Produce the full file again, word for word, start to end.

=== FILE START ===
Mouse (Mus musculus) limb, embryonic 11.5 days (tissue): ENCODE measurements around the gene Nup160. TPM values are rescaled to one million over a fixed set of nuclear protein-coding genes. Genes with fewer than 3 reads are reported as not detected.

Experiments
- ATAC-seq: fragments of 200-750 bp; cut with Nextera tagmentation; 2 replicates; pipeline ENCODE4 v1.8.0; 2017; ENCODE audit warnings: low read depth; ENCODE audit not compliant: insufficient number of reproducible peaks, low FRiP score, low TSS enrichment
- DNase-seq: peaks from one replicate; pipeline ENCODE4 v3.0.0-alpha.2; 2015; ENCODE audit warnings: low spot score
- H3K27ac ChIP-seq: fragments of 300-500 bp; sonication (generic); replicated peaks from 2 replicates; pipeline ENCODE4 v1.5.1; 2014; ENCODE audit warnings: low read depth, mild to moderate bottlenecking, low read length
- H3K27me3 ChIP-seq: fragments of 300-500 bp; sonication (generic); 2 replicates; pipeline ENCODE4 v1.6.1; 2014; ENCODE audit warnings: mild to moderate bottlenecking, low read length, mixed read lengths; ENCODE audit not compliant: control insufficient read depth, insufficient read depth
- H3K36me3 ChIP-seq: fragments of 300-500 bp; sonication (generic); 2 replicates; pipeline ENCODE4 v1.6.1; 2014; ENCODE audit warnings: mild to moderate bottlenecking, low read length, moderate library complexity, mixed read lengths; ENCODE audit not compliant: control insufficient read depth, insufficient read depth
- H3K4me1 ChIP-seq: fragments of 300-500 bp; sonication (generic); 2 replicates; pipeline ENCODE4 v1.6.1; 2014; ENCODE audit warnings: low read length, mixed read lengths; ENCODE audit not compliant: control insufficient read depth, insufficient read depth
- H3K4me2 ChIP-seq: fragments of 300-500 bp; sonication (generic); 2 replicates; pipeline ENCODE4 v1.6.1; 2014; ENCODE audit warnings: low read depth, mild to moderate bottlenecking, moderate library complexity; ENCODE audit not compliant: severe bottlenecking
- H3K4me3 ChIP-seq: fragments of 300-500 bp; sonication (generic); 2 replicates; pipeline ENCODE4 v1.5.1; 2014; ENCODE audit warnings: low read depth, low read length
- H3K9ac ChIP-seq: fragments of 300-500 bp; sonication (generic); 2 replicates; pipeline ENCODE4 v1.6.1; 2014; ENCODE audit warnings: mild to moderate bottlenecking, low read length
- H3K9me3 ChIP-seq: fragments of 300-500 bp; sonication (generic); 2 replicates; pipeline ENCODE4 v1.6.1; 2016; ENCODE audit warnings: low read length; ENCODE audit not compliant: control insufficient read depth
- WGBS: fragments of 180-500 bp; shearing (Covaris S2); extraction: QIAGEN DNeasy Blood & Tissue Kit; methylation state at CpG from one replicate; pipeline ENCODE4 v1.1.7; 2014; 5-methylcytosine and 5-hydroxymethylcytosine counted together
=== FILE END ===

Mouse (Mus musculus) limb, embryonic 11.5 days (tissue): ENCODE measurements around the gene Nup160. TPM values are rescaled to one million over a fixed set of nuclear protein-coding genes. Genes with fewer than 3 reads are reported as not detected.

Experiments
- ATAC-seq: fragments of 200-750 bp; cut with Nextera tagmentation; 2 replicates; pipeline ENCODE4 v1.8.0; 2017; ENCODE audit warnings: low read depth; ENCODE audit not compliant: insufficient number of reproducible peaks, low FRiP score, low TSS enrichment
- DNase-seq: peaks from one replicate; pipeline ENCODE4 v3.0.0-alpha.2; 2015; ENCODE audit warnings: low spot score
- H3K27ac ChIP-seq: fragments of 300-500 bp; sonication (generic); replicated peaks from 2 replicates; pipeline ENCODE4 v1.5.1; 2014; ENCODE audit warnings: low read depth, mild to moderate bottlenecking, low read length
- H3K27me3 ChIP-seq: fragments of 300-500 bp; sonication (generic); 2 replicates; pipeline ENCODE4 v1.6.1; 2014; ENCODE audit warnings: mild to moderate bottlenecking, low read length, mixed read lengths; ENCODE audit not compliant: control insufficient read depth, insufficient read depth
- H3K36me3 ChIP-seq: fragments of 300-500 bp; sonication (generic); 2 replicates; pipeline ENCODE4 v1.6.1; 2014; ENCODE audit warnings: mild to moderate bottlenecking, low read length, moderate library complexity, mixed read lengths; ENCODE audit not compliant: control insufficient read depth, insufficient read depth
- H3K4me1 ChIP-seq: fragments of 300-500 bp; sonication (generic); 2 replicates; pipeline ENCODE4 v1.6.1; 2014; ENCODE audit warnings: low read length, mixed read lengths; ENCODE audit not compliant: control insufficient read depth, insufficient read depth
- H3K4me2 ChIP-seq: fragments of 300-500 bp; sonication (generic); 2 replicates; pipeline ENCODE4 v1.6.1; 2014; ENCODE audit warnings: low read depth, mild to moderate bottlenecking, moderate library complexity; ENCODE audit not compliant: severe bottlenecking
- H3K4me3 ChIP-seq: fragments of 300-500 bp; sonication (generic); 2 replicates; pipeline ENCODE4 v1.5.1; 2014; ENCODE audit warnings: low read depth, low read length
- H3K9ac ChIP-seq: fragments of 300-500 bp; sonication (generic); 2 replicates; pipeline ENCODE4 v1.6.1; 2014; ENCODE audit warnings: mild to moderate bottlenecking, low read length
- H3K9me3 ChIP-seq: fragments of 300-500 bp; sonication (generic); 2 replicates; pipeline ENCODE4 v1.6.1; 2016; ENCODE audit warnings: low read length; ENCODE audit not compliant: control insufficient read depth
- WGBS: fragments of 180-500 bp; shearing (Covaris S2); extraction: QIAGEN DNeasy Blood & Tissue Kit; methylation state at CpG from one replicate; pipeline ENCODE4 v1.1.7; 2014; 5-methylcytosine and 5-hydroxymethylcytosine counted together